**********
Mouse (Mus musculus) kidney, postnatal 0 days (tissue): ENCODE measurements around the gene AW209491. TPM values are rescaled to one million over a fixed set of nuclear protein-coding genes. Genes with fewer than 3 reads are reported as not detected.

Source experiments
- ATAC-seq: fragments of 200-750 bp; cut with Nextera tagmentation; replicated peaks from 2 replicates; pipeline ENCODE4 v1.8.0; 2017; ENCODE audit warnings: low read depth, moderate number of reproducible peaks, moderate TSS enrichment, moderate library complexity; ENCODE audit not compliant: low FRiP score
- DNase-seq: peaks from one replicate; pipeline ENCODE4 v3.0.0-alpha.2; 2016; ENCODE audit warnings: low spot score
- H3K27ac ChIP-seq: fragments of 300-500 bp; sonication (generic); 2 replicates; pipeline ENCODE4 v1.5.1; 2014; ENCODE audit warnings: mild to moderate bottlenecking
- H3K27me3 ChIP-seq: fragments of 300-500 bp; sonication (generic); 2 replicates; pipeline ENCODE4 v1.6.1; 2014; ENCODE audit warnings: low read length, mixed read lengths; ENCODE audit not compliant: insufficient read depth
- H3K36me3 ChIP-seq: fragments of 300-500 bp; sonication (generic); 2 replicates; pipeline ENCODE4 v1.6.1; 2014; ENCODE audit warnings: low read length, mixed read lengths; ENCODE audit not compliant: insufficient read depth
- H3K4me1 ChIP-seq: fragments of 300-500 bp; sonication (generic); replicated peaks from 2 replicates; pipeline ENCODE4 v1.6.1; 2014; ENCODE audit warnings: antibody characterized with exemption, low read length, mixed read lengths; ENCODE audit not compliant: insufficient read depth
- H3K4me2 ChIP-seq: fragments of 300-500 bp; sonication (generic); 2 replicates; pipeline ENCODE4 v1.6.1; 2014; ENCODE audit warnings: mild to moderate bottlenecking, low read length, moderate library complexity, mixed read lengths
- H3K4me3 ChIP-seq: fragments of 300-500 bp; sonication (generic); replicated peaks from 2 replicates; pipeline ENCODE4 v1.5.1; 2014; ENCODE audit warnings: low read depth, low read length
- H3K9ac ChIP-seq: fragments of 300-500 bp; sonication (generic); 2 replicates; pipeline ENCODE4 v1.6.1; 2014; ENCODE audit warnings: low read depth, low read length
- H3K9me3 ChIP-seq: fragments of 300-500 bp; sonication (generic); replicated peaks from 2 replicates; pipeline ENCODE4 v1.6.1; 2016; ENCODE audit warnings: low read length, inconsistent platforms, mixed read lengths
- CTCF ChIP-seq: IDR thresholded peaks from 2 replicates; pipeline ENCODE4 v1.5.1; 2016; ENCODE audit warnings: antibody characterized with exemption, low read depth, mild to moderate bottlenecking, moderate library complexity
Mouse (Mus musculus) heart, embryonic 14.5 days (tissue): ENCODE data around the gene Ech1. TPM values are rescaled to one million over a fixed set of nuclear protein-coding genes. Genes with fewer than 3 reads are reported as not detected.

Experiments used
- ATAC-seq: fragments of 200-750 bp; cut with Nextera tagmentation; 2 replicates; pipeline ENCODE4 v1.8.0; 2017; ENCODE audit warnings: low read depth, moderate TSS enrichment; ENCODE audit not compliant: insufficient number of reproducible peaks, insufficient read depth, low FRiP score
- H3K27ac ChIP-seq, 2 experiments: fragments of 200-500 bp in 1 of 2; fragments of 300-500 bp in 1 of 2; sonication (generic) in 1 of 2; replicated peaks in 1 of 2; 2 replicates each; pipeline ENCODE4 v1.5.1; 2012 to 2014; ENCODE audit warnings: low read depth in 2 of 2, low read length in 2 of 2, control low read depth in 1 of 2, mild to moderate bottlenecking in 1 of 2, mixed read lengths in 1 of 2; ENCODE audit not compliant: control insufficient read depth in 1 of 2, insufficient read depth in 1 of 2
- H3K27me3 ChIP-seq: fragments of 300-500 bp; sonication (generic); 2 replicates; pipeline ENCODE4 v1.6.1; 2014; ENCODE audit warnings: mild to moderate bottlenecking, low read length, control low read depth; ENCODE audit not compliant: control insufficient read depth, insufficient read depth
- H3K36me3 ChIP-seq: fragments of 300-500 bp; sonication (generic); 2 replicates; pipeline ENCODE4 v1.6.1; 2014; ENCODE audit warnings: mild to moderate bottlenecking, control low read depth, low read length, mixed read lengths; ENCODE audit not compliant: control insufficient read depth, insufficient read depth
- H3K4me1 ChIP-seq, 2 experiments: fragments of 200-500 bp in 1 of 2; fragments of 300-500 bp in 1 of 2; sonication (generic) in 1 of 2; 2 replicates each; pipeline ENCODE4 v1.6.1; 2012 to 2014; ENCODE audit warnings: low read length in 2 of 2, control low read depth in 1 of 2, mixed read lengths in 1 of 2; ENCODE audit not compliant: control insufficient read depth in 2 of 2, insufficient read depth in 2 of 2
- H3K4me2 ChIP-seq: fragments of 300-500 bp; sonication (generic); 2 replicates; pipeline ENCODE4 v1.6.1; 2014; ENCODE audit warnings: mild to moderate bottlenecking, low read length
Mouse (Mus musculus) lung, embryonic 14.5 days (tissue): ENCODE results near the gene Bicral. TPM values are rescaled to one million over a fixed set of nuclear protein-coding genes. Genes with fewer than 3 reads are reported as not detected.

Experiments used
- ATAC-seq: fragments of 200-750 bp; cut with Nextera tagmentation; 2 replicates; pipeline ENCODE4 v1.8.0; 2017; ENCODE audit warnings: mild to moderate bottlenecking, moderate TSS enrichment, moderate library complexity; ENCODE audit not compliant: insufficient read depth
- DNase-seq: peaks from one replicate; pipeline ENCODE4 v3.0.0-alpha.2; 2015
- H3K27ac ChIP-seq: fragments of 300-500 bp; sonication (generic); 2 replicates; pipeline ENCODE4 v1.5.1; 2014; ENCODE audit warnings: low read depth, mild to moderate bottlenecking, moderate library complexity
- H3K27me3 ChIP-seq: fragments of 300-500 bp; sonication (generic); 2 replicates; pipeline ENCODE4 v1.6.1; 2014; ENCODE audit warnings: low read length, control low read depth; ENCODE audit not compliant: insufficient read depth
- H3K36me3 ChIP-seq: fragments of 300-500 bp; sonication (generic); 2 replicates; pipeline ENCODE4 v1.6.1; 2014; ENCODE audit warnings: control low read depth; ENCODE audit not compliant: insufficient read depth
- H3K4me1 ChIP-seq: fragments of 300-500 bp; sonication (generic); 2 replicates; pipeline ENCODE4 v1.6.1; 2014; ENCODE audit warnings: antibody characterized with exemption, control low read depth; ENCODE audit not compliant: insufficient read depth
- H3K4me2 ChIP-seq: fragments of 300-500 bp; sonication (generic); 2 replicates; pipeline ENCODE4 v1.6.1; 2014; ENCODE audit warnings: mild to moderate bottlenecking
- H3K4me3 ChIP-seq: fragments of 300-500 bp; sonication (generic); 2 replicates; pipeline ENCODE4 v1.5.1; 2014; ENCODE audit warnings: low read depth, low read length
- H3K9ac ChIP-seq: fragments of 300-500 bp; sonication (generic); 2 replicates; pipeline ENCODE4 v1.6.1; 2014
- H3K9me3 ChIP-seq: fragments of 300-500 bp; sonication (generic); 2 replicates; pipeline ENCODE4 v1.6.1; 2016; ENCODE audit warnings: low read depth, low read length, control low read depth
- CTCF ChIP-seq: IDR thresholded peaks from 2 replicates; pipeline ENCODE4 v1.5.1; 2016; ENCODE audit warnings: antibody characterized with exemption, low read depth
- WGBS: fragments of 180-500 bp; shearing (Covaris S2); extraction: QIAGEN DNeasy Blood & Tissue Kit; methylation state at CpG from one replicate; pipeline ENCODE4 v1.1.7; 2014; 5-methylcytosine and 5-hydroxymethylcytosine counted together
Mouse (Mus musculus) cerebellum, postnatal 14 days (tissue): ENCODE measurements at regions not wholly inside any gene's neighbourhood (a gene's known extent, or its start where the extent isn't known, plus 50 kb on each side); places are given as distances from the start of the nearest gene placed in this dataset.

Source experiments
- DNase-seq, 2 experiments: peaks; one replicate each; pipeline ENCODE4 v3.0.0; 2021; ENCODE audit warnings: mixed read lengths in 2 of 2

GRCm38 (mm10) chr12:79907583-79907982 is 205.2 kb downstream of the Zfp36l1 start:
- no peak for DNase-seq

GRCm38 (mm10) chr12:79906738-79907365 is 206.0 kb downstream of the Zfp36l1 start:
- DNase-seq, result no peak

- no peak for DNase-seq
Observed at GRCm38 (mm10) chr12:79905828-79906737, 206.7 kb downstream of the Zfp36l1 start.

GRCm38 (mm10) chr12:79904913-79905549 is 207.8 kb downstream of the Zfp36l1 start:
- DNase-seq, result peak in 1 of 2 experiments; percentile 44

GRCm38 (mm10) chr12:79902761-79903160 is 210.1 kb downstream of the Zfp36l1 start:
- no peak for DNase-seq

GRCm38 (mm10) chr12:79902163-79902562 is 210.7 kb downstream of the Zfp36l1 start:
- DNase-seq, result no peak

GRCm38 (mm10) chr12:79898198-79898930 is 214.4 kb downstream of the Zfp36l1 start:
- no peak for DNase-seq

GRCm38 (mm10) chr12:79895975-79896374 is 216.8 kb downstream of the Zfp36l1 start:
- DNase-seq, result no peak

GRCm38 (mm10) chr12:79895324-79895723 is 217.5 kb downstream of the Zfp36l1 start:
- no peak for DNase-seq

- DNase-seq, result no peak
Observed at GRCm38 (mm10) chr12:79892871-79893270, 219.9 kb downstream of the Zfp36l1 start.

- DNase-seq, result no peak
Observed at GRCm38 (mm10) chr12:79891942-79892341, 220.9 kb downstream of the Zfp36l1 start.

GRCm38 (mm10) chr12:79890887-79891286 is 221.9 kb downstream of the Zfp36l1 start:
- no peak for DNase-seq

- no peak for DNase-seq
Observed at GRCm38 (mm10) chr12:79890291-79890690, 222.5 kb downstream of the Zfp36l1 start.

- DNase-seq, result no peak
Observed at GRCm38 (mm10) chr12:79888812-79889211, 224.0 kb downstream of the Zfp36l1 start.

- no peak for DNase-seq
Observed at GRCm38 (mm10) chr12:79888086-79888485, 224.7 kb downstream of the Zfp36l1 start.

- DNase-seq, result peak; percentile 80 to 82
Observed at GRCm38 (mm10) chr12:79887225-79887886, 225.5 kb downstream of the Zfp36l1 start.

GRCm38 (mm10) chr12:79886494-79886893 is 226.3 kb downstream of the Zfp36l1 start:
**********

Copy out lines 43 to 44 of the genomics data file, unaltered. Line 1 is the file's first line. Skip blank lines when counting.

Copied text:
- no peak for DNase-seq
Observed at GRCm38 (mm10) chr12:79905828-79906737, 206.7 kb downstream of the Zfp36l1 start.